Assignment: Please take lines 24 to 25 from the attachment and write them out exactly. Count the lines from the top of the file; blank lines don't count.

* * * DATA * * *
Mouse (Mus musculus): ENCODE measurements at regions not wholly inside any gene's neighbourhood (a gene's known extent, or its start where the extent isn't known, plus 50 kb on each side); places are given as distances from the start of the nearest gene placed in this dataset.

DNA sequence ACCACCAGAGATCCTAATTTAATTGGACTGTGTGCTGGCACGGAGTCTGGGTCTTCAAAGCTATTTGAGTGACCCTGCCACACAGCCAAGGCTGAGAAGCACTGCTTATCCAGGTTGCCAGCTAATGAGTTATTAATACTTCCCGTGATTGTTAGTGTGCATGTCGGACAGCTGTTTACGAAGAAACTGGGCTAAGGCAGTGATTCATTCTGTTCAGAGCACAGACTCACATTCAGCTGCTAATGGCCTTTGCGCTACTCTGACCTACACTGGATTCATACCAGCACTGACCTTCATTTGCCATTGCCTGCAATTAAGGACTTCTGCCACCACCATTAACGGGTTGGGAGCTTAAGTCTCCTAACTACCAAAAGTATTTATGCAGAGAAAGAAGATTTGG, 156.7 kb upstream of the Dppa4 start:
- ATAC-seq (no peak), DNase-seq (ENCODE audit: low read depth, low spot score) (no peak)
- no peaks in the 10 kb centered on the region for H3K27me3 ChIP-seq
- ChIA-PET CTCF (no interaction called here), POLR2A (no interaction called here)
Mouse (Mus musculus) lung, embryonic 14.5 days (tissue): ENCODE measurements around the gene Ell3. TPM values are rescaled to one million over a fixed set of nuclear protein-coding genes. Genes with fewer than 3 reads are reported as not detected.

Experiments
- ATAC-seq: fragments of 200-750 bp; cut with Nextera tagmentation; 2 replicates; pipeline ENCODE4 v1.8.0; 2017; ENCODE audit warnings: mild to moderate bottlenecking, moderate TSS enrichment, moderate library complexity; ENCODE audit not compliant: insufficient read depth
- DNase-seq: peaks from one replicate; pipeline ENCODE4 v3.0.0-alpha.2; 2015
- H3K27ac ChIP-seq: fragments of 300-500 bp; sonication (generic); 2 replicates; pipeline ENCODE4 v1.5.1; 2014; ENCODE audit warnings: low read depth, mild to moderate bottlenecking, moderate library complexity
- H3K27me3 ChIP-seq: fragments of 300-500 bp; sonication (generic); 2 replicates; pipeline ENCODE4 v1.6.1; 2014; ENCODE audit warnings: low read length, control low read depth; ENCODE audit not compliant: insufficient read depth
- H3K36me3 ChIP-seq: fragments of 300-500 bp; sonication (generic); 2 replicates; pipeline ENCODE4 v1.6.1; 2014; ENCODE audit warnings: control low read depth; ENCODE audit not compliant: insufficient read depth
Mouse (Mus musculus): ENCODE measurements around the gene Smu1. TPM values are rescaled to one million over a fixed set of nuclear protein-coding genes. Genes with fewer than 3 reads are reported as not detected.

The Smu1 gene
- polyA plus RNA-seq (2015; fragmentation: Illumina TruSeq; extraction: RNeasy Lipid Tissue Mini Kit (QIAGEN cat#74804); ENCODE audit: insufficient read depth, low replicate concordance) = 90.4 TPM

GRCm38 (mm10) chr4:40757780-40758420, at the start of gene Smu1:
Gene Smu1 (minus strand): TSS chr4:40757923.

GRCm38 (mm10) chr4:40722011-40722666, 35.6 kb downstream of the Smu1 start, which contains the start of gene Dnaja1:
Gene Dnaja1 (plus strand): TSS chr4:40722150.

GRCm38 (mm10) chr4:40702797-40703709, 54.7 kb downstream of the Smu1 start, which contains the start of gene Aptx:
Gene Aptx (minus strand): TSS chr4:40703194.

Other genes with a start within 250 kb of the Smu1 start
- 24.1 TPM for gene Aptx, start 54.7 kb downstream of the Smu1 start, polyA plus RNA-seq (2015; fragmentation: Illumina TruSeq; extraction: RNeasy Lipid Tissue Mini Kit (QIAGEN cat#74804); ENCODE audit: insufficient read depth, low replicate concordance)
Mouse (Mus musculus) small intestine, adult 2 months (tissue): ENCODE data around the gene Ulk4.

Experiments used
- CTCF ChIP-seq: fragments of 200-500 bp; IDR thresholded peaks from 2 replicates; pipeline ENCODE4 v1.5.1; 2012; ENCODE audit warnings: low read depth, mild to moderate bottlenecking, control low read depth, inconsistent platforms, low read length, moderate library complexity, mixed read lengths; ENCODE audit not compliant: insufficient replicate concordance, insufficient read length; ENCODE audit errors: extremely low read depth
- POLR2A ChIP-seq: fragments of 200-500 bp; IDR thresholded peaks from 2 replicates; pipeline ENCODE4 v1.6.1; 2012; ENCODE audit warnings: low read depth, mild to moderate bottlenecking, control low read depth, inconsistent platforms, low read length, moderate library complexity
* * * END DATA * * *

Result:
Mouse (Mus musculus) small intestine, adult 2 months (tissue): ENCODE data around the gene Ulk4.

Experiments used